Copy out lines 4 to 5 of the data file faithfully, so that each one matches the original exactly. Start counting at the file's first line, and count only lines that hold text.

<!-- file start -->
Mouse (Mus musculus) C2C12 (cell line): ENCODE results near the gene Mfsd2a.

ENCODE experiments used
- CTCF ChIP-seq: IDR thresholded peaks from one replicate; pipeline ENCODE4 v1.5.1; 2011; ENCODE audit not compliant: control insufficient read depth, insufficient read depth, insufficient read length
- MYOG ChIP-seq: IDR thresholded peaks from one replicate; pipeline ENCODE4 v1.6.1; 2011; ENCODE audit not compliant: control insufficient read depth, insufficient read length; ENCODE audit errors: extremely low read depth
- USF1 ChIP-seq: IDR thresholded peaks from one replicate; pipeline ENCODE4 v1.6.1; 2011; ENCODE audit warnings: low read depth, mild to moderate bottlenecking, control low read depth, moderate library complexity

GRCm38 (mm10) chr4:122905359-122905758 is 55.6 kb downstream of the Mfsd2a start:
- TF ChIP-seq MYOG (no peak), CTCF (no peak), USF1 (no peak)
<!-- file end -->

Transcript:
- MYOG ChIP-seq: IDR thresholded peaks from one replicate; pipeline ENCODE4 v1.6.1; 2011; ENCODE audit not compliant: control insufficient read depth, insufficient read length; ENCODE audit errors: extremely low read depth
- USF1 ChIP-seq: IDR thresholded peaks from one replicate; pipeline ENCODE4 v1.6.1; 2011; ENCODE audit warnings: low read depth, mild to moderate bottlenecking, control low read depth, moderate library complexity